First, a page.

Volkswagen Arteon interior
The VW Arteon interior is well built and comes with plenty of clever kit as standard, but alternative models are more stylish inside
The Arteon’s interior is well built but it doesn’t look all that different to the cabin you get in a much cheaper Volkswagen Passat, and it’s nowhere near as plush as the minimalist design inside an Audi A5 Sportback.
That being said, the VW’s buttons, switches and knobs work with a precision that gives you the impression that they’ll last forever, the cubbies open with a damped smoothness and most of the interior is made of high-quality squidgy plastics.
SE models are the least expensive in the Arteon range. They come with mostly black and dark grey interior trims, but you do get some brushed aluminium inserts on the air vents and running across the dashboard, metal door handles and an analogue clock – classy. There’s also a shiny piano-black centre console trim, but be careful not to drop your keys on this because it’s easy to scratch.
Elegance models are the next step up. They get a few smart stainless-steel pedal trims and some posh-feeling Nappa leather seats with plenty of electric adjustment as standard – but little else visually separates them from entry-level SE models.
R-Line models feel a bit sportier inside thanks to some R-Line kickplates on the door sills, an R-Line embossed steering wheel and a black fabric roof lining. However, the two-tone, white and black nappa leather seats look a little bit naff in what’s supposed to be a premium model.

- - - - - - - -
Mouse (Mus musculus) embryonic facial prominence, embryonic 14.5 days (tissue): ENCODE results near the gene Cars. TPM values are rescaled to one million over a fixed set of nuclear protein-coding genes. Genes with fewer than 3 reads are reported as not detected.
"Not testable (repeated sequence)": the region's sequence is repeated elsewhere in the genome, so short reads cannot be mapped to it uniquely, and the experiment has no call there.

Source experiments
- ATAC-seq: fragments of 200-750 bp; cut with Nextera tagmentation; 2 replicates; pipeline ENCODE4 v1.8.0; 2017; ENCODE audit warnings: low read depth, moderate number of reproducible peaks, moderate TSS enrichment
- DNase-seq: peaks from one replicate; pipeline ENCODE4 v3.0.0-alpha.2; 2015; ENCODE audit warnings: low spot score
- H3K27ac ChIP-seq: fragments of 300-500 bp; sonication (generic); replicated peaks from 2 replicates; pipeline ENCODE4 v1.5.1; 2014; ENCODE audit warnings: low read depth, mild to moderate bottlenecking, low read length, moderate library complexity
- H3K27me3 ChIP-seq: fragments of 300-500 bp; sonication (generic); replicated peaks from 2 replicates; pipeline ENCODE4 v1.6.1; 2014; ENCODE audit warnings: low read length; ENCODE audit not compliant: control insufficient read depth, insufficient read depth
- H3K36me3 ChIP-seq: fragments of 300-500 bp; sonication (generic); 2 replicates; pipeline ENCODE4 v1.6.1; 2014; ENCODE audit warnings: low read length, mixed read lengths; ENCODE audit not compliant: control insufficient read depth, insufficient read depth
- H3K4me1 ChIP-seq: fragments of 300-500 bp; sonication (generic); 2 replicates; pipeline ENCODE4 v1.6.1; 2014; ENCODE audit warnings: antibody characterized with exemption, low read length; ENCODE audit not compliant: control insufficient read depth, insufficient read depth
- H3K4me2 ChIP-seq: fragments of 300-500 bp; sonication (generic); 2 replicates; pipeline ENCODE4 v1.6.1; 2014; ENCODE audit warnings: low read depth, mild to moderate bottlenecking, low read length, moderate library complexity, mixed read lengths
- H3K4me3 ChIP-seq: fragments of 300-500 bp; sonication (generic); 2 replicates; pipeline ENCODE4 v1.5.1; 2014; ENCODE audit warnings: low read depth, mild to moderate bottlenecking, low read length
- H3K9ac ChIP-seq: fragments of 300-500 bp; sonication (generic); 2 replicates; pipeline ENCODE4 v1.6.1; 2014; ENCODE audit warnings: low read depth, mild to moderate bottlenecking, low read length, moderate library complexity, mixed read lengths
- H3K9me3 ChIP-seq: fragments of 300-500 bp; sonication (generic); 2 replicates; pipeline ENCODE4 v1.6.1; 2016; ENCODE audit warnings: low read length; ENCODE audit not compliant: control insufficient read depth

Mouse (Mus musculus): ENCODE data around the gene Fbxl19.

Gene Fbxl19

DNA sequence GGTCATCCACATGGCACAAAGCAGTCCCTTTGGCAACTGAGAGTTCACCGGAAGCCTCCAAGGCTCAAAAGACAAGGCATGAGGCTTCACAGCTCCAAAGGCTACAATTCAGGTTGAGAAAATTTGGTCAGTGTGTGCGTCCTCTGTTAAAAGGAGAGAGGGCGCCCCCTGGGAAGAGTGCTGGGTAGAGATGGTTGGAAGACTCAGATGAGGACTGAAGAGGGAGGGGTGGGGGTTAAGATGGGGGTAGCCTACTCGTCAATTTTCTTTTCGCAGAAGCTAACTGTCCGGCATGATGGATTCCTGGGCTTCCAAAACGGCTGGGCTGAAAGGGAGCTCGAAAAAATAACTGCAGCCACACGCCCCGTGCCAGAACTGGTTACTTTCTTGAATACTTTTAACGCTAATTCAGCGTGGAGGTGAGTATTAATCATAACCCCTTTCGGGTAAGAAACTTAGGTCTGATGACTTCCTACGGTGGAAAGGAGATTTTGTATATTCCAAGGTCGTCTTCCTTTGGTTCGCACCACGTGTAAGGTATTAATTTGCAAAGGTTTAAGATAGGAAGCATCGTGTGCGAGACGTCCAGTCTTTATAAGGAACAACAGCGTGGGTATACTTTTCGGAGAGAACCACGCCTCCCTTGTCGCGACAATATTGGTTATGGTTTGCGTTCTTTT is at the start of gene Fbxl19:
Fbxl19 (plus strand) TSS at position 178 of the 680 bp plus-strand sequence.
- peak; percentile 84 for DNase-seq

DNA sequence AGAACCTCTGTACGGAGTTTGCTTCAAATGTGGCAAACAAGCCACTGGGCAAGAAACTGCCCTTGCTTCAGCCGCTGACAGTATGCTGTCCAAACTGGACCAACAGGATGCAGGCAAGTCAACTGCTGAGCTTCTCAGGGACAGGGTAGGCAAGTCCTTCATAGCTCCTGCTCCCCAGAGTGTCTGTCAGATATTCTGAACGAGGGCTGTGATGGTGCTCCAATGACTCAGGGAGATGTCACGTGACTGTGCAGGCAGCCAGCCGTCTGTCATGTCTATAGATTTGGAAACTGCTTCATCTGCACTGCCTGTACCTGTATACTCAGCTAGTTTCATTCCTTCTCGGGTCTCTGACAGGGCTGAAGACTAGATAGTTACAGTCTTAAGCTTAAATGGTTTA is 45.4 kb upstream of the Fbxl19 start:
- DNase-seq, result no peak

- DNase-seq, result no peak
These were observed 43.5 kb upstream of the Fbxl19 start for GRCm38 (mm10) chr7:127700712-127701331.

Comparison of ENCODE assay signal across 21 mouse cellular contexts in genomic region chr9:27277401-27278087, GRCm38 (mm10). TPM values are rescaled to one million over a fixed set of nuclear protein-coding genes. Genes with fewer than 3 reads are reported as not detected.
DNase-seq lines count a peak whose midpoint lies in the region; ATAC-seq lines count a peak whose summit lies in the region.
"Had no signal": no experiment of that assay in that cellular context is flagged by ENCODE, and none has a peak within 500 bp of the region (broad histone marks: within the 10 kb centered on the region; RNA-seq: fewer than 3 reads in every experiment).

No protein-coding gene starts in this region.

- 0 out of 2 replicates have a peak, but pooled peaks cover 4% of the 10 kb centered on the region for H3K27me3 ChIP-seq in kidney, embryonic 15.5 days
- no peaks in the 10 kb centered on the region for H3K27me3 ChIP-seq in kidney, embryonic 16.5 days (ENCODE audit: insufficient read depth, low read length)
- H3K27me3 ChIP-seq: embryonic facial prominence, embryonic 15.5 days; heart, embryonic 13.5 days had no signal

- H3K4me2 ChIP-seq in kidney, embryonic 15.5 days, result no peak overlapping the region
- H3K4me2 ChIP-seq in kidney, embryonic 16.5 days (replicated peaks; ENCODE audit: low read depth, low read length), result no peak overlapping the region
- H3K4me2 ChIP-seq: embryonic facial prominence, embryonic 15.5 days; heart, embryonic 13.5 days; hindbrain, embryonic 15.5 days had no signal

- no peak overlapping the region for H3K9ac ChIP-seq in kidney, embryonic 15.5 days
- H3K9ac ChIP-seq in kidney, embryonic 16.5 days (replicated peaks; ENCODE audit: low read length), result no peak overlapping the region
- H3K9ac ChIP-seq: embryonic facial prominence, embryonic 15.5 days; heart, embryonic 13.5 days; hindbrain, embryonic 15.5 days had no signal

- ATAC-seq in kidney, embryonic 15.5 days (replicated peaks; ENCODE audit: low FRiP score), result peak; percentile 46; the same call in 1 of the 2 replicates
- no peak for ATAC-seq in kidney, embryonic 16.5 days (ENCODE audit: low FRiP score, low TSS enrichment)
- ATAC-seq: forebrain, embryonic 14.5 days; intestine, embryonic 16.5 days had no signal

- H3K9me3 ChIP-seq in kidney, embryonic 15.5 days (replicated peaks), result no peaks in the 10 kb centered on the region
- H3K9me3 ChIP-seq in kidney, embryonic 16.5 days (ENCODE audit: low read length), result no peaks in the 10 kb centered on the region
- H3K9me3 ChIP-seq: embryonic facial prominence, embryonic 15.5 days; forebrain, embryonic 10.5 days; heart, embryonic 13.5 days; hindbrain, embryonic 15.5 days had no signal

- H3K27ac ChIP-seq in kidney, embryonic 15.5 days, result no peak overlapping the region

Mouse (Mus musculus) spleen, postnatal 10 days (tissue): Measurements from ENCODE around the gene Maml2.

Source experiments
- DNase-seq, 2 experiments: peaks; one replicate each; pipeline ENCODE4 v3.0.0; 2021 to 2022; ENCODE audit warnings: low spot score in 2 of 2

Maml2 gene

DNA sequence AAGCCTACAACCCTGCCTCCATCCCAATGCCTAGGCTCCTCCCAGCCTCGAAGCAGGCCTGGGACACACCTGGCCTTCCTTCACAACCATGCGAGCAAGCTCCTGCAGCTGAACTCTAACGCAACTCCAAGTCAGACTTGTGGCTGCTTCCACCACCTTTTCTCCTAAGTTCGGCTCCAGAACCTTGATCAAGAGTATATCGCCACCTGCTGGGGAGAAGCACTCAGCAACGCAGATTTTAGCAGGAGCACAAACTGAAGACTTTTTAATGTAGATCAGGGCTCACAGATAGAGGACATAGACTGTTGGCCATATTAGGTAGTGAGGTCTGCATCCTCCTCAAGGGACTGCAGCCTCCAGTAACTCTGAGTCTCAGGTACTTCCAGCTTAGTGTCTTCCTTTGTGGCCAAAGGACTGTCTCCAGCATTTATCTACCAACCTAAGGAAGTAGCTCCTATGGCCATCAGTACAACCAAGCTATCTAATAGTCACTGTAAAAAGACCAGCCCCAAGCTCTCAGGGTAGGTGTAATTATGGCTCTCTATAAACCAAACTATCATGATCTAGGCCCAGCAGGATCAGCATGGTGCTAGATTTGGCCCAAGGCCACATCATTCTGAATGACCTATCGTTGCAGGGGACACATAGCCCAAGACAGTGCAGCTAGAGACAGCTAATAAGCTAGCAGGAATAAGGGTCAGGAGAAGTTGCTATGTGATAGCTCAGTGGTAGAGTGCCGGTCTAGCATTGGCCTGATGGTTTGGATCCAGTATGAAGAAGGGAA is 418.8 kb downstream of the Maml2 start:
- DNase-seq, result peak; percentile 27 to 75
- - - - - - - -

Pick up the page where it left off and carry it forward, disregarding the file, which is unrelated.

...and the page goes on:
The Arteon’s interior is a Hilton to the Audi’s A5 Sportback’s boutique hotel – it sounds good on paper but in practice is just doesn’t feel quite as special
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In SE guise, the Arteon comes as standard with Volkswagen’s Discover Navigation system, which has an eight-inch touchscreen display.
It’s logically laid out and easy to use and comes with a few conventional physical buttons rather than relying exclusively on touchscreen icons. Especially handy are the two large knobs that let you tweak the stereo volume or zoom in and out on the sat-nav without taking your eyes off the road.
Speaking of sat-nav, VW’s system is easy to program and delivers clear directions on easy-to-read maps but you get Apple CarPlay and Android Auto so you can mirror your phone’s navigation apps on the Arteon’s built-in screen instead.
Pay extra for an Elegance or R Line model with the upgraded Discovery Navigation Pro system. Its glassy appearance does look nicer than the basic system, but it comes at the expense of standard system’s conventional knobs – the touch-sensitive buttons that replace them aren’t as easy to use when you’re driving.
A three-year subscription to Volkswagen’s Car-Net is included, meaning the sat-nav can use Google Earth’s prettier maps and help route you around upcoming congestion.
These mid-range and top-spec cars also come with a 12.3-inch Active Info display as standard. This replaces the analogue dials you’d usually find behind the steering wheel with a large display that can switch between modes – so it can show conventional-looking dials, before switching to a massive sat-nav map that looks great and is easy to follow.
What isn’t so brilliant is the car’s eight-speaker, 80W stereo that isn’t a patch on the sound system fitted as standard to an Audi A5 Sportback. If you’re a music fan then, the Dynaudio Confidence sound pack is a must – it has 11 speakers, a subwoofer and a 700W output, but is a very pricey option.
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